Superflex Draft Strategy

By Matthew Gajewski, August 30, 2018
Mitchell Trubisky Chicago Bears

As fantasy football continues to grow, so do non-standard league types. One of the more prominent up and comers is Superflex. Generally speaking, Superflex leagues differ from the traditional 1 QB, 2RB, 2WR, and 1TE leagues by adding an additional flex position, where a quarterback can be played. This means each and every team can start two quarterbacks if they choose.

This allows managers to implement more strategy into drafts and weekly lineup management. Average draft position for quarterbacks in these leagues tends to be elevated as well, adding both value and scarcity to the position. Below are three strategies you can rely on when you’re on the clock in a Superflex league.

Strategy 1: Late Round Quarterbacks

The most popular strategy in all of fantasy football can also be applied to Superflex leagues. While quarterbacks have a higher ADP in these leagues, drafting three quarterbacks late can provide an edge. Year-over-year quarterback scoring is more linear than the other positions. Because the scoring is relatively flat, quarterbacks can be streamed on a week-to-week basis in fantasy leagues.

In Superflex leagues, drafting three quarterbacks late can allow an owner to basically stream the two best quarterbacks on a roster each week. This allows managers to focus on running back, wide receiver, and tight end, while others grab a less valuable position. Quarterbacks like Mitch Trubisky, Eli Manning, Blake Bortles, and Andy Dalton can all be drafted outside the top 20 and provide excellent options for this strategy.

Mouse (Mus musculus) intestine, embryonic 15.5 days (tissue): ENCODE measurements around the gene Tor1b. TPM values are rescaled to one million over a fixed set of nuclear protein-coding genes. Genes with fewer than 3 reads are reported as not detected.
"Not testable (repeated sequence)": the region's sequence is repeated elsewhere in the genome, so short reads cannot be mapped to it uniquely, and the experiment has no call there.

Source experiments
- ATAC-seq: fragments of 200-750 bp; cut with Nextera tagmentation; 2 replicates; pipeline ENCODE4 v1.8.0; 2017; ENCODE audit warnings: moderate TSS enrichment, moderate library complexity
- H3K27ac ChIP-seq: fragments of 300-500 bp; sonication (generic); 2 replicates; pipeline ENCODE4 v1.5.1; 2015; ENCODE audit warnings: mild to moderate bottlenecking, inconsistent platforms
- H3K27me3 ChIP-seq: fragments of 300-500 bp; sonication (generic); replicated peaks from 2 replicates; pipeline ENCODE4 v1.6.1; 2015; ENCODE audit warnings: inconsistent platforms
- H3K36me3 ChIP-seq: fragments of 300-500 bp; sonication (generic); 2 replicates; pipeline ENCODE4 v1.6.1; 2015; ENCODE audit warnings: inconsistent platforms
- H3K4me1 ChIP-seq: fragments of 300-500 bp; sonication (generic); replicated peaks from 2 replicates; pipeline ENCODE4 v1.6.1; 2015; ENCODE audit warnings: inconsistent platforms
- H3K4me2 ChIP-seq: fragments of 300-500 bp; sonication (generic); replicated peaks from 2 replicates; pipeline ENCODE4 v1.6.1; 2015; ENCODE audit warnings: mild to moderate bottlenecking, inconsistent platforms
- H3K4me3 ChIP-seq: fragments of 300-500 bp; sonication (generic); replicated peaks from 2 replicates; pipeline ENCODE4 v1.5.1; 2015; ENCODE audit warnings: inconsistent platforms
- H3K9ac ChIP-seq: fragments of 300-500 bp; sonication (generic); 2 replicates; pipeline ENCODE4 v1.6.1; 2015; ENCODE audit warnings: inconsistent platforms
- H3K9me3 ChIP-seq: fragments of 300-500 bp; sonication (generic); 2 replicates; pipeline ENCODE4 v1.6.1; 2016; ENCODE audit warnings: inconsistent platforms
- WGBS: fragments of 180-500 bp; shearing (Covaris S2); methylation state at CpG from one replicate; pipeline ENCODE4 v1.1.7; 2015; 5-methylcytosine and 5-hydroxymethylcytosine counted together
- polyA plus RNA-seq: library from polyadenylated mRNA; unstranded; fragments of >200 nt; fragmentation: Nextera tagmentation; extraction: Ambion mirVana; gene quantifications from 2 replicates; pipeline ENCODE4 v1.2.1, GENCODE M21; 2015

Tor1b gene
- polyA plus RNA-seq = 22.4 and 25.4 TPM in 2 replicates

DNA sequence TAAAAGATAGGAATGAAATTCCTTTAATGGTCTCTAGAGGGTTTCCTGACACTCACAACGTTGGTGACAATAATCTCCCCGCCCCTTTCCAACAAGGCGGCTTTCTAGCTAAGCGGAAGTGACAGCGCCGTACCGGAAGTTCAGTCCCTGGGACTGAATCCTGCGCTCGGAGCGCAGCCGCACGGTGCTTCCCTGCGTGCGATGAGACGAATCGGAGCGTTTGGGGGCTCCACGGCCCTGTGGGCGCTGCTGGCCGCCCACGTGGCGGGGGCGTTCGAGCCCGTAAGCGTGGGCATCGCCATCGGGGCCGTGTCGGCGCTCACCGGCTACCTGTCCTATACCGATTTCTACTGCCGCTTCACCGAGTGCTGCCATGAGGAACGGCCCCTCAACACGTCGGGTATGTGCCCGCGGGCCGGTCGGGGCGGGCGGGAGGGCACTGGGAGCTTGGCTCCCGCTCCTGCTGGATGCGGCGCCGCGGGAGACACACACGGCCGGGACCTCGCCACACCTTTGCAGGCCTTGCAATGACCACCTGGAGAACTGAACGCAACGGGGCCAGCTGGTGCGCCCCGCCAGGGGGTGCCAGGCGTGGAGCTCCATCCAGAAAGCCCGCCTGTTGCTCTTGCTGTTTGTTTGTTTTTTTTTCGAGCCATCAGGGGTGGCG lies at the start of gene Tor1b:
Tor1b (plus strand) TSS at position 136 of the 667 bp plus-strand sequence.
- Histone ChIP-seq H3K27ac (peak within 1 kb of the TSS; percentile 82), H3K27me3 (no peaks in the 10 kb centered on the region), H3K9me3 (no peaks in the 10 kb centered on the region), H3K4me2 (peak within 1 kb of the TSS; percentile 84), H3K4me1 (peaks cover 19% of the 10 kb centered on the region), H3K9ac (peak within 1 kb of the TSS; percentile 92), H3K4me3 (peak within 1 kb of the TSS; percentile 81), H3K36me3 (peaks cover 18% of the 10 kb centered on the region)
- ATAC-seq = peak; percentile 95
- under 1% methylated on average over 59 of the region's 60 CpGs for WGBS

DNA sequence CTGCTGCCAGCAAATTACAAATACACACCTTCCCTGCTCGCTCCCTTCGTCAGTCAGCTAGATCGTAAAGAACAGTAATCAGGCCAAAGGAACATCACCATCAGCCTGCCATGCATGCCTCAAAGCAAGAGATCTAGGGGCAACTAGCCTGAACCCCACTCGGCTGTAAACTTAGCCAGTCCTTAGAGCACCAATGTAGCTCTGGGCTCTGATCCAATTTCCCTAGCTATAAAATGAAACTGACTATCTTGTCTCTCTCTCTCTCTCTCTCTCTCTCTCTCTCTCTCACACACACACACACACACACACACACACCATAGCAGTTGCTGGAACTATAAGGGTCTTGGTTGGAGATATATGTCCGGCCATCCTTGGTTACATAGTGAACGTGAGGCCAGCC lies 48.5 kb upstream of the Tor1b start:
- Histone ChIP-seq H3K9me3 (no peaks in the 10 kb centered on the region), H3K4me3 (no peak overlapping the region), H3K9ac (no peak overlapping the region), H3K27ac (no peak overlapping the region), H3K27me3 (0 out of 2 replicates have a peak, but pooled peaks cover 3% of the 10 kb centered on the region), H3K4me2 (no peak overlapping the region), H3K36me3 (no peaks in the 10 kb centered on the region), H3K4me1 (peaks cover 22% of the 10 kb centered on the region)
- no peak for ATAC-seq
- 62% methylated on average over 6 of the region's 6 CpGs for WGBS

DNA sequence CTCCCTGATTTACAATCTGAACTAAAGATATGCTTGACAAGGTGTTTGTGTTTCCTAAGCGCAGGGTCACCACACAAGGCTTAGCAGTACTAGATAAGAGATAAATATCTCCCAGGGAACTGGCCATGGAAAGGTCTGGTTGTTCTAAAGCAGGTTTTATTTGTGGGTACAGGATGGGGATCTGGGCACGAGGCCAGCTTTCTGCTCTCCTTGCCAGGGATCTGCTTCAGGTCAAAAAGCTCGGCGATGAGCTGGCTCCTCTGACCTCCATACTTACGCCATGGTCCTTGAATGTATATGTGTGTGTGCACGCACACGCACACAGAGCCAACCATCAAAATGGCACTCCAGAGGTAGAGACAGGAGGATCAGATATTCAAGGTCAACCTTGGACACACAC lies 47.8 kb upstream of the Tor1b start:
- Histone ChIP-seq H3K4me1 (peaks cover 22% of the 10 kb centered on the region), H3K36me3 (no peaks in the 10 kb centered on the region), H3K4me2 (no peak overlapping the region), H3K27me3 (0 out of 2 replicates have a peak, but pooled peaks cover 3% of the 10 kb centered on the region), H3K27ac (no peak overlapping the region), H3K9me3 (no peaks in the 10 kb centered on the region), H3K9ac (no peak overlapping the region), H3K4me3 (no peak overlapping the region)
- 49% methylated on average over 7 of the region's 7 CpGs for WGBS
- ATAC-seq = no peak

Strategy 2: Avoid the Mid-Tier Tight Ends

A recent study by JJ Zachariason of numberFire found tight end to be the most unpredictable position in fantasy football. The average ADP for TE12 has been 119.6 compared to 57.7 for WR24 and 69.6 for RB24. Just last season, the likes of Tyler Eifert, Martellus Bennett, and Coby Fleener were all drafted inside the top 12.

This means an edge can be exploited by drafting tight ends at the top or at the very end of drafts. Rob Gronkowski and Travis Kelce predictably score point on par with fantasy’s elite receivers and provide a distinct edge over their mid-round counterparts.

At the end of drafts OJ Howard, George Kittle, Jared Cook, and Austin Seferian-Jenkins can all be drafted outside the top 12 tight ends. These players offer similar week-to-week upside, but don’t come with the draft capital. If one of these tight ends busts, they also don’t have the same sunk cost effect that a mid-round tight end would.

Strategy 3: Lock in Elite Production at Running Back

Unlike two quarterback leagues, Superflex leagues allow players from all positions to be played in the flex. With bye weeks and injuries many teams will be forced to play a non-quarterback in the flex at some point in time.

With quarterbacks scoring more than the other positions on average, targeting elite production from other positions can help make up the difference in scoring. This usually means drafting bell-cow running backs. Even in the back half of the first round runners like Saquon Barkley or Kareem Hunt can still provide an edge over the competition. With quarterbacks getting drafted earlier, second round running backs like Christian McCaffrey, Dalvin Cook, and Devonta Freeman often fall providing additional value.

 

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